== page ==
It was the typing games that really stuck with me though. I felt that they were the most effective, as well as the most fun for me. They were both the same, “Typing1” and “Typing2,” it was just the speed of the program which changed.
Upon choosing a typing game, the monitor would switch to a screen showing the large foreheaded fringe jacketed character from the menu screen (I later deduced that this character was named “Ebgerd”) in the upper left, with a music stave in the middle of the screen.
A MIDI style song would play as the image of Ebgerd, would hold a microphone to his mouth and sing along as the notes dotted across the stave moved from right to left. On certain notes, the player was signaled to press a key on the keyboard to spell words. The “Typing1” program had words 6 letters or less, whereas the “Typing2” program used longer words and moved faster.
The game actually worked as intended, and I began to become more and more familiar with the locations of keys on the keyboard. To this day, I credit that game with helping me learn to type as quickly as I do. But as much good as the program did, I have made a promise to myself to never play, nor look at it again for more than a few seconds.
After the initial lazy Sunday morning that I discovered it, I would continue to load up the game, and play the typing program. For a while, I didn't play any other games, only the Ebgerd typing one. It was fun to play, and the words it chose for the player to type, aside for a few standards, seemed to always be new, and different.
The main things about the game that were always the same however were the song that played during gameplay, and the graphical flashes when a string of words was completed. The entire time that you played the typing game, a stock Rock'n'Roll song played in MIDI, or Chiptune style. At least that's what I thought at the time. It was a fairly standard variation on the twelve bar blues that was so popular throughout the '50s and '60s. It wasn't until later in my life that I figured out the actual song that the game was playing through the speakers.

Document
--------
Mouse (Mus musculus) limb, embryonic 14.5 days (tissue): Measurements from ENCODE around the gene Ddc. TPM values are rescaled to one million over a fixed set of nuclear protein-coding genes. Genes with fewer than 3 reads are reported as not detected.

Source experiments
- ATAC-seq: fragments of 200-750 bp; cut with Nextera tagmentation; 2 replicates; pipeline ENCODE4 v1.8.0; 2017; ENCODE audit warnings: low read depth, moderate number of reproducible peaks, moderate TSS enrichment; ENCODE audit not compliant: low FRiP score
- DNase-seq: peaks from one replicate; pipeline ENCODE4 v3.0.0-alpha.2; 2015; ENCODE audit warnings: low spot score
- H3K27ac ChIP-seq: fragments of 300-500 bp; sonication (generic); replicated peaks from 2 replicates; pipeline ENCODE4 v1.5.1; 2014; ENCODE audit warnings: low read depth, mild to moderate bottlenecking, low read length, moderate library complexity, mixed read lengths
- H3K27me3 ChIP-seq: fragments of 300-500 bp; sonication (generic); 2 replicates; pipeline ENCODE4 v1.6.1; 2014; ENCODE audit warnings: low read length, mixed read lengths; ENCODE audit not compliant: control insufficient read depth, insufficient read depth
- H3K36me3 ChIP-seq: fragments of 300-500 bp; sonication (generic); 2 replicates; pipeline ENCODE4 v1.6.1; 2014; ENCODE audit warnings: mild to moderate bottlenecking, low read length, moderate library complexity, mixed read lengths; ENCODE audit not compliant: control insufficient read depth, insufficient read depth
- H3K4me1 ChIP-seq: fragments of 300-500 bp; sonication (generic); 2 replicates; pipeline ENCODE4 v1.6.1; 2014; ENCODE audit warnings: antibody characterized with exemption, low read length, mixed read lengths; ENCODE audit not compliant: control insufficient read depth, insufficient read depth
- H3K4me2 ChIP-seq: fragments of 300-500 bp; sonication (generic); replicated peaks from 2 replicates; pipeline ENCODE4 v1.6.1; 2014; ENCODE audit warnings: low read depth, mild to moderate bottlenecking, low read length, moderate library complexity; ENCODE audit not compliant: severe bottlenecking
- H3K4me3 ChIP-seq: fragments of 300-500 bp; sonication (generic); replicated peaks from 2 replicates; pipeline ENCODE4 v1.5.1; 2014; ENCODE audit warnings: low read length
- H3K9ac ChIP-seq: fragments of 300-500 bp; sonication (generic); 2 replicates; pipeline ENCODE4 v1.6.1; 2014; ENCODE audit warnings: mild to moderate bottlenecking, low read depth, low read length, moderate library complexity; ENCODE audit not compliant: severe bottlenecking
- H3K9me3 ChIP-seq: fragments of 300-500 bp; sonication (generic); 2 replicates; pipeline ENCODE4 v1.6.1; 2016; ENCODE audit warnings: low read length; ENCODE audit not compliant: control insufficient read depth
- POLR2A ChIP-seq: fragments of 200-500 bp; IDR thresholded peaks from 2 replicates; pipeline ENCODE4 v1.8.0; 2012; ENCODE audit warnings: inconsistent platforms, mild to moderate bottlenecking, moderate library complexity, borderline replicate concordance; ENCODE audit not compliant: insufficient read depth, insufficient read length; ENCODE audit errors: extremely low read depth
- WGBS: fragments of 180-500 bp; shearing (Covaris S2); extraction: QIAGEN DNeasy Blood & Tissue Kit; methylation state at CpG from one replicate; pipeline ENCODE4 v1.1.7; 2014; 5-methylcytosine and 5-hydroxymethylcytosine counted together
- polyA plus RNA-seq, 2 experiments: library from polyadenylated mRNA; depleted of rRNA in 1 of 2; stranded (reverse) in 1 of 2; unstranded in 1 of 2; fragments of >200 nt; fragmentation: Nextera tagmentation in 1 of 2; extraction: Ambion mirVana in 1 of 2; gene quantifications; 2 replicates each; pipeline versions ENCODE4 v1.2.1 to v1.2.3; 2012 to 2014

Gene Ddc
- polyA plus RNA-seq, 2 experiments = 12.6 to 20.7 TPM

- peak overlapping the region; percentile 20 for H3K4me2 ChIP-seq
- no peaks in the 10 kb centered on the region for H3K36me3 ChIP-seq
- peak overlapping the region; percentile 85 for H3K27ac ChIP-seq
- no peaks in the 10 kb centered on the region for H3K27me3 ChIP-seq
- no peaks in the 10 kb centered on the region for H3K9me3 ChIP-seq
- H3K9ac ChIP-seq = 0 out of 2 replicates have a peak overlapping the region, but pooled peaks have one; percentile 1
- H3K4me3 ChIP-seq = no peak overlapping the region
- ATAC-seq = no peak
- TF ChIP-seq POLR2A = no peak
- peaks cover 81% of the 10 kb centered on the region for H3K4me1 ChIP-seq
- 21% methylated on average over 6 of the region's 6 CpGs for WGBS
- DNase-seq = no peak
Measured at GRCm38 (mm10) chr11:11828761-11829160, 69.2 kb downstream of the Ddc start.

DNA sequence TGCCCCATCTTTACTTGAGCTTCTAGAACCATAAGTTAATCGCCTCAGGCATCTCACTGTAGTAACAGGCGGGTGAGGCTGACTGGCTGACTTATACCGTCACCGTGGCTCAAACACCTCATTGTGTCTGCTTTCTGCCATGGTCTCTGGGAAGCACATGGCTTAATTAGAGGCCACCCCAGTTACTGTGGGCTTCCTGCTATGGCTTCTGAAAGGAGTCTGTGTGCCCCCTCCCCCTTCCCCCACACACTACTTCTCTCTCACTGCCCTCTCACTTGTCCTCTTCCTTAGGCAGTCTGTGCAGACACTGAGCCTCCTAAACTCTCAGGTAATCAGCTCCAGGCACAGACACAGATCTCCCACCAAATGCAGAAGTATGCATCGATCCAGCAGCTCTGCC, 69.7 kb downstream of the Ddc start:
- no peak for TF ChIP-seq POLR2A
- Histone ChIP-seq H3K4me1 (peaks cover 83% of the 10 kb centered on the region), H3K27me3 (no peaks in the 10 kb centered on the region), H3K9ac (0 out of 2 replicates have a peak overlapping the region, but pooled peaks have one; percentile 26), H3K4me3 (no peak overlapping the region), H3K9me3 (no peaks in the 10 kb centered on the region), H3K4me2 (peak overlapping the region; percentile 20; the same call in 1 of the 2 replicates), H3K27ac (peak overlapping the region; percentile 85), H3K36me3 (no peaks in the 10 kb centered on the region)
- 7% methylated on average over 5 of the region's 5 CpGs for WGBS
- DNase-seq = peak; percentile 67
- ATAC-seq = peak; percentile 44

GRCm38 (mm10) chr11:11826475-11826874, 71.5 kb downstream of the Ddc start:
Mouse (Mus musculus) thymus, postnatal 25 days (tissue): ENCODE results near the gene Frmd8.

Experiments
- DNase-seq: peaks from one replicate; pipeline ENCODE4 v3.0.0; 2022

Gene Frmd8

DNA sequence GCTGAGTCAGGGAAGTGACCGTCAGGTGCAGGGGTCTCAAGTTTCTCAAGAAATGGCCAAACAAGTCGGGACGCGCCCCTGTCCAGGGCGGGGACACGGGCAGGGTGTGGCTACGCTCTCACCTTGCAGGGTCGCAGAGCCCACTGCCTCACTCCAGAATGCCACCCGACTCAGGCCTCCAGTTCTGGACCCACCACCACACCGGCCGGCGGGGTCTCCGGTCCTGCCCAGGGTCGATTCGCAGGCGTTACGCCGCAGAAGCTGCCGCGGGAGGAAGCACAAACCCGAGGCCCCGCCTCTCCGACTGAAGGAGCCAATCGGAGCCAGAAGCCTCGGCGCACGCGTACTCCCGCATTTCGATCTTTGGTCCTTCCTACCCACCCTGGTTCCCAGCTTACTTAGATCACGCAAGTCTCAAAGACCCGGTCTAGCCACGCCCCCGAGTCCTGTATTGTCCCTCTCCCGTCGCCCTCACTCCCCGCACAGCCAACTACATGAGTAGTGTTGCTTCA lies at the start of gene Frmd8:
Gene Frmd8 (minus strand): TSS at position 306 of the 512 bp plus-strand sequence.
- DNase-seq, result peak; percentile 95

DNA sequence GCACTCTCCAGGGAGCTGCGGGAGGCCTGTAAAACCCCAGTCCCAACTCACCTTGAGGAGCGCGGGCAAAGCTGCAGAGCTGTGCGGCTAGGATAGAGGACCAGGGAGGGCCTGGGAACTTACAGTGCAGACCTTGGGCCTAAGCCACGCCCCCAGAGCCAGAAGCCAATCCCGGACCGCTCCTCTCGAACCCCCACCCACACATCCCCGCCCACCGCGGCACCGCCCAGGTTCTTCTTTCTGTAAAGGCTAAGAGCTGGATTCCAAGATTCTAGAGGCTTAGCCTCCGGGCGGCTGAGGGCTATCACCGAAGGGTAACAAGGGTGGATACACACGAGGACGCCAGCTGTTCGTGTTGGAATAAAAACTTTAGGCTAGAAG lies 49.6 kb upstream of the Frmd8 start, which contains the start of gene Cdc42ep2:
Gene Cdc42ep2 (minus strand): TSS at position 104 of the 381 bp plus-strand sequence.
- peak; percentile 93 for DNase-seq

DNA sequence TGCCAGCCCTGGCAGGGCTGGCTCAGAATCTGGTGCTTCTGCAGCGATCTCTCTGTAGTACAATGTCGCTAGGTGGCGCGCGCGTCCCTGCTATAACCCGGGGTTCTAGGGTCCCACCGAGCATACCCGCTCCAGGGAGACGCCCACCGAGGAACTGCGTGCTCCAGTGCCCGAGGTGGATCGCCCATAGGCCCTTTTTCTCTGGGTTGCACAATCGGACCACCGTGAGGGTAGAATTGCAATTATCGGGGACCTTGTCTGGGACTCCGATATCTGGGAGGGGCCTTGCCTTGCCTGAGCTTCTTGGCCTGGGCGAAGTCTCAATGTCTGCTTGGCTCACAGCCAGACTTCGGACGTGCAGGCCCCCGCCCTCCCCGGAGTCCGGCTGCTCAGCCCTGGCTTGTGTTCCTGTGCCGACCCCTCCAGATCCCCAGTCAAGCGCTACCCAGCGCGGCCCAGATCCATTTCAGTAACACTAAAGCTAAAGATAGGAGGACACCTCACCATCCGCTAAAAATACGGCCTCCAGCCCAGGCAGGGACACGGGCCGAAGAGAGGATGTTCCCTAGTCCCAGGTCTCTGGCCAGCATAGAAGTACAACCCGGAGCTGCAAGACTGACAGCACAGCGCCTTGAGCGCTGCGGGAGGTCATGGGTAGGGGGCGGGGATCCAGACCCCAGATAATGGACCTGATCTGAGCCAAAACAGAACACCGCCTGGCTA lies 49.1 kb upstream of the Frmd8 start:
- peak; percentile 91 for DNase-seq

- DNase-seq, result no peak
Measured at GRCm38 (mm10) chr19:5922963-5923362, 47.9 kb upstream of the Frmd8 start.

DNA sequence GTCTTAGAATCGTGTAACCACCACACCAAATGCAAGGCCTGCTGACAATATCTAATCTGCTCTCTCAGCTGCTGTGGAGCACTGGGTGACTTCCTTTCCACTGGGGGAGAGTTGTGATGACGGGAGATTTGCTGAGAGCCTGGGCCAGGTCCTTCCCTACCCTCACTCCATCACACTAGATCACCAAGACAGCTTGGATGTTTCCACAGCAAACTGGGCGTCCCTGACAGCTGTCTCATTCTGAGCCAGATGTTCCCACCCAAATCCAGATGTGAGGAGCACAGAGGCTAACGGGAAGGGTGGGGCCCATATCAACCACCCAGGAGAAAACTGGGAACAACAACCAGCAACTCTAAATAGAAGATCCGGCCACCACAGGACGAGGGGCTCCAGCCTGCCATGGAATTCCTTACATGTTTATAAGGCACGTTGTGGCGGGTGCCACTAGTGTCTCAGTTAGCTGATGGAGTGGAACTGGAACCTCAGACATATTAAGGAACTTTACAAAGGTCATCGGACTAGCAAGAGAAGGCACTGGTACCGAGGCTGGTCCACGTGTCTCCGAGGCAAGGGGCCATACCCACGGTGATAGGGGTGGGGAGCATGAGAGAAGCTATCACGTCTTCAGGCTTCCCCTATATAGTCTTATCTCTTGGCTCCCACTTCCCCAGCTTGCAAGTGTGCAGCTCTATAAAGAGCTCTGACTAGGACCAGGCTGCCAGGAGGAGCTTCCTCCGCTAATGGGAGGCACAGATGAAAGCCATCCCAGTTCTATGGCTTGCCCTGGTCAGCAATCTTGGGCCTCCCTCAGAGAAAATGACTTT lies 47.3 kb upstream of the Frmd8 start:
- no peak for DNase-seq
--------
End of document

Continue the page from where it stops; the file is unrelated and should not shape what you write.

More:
So every few weeks or so, when I became bored with whatever game I was playing on the ancient computer, I would go back to “Ebgerd, The Rock N' Roll Troll With Soul” and mostly play the typing program, as I found it to be the most entertaining. Naturally, I got better and better at the typing game, and it honestly helped be become a more fluent computer user. Though regrettably not without backlash.
As I would play through the game with its seemingly unending bank of words for me to learn to type, I would sometimes get caught up in the experience of playing, and not realize when I had completed a level. I would be staring, unblinking at the cathode-ray-tube monitor for over 20 minutes at a time. Eyeballs drying in Sandman's dust, pupils trying to keep up with the wildly flashing colors indicating successful typing.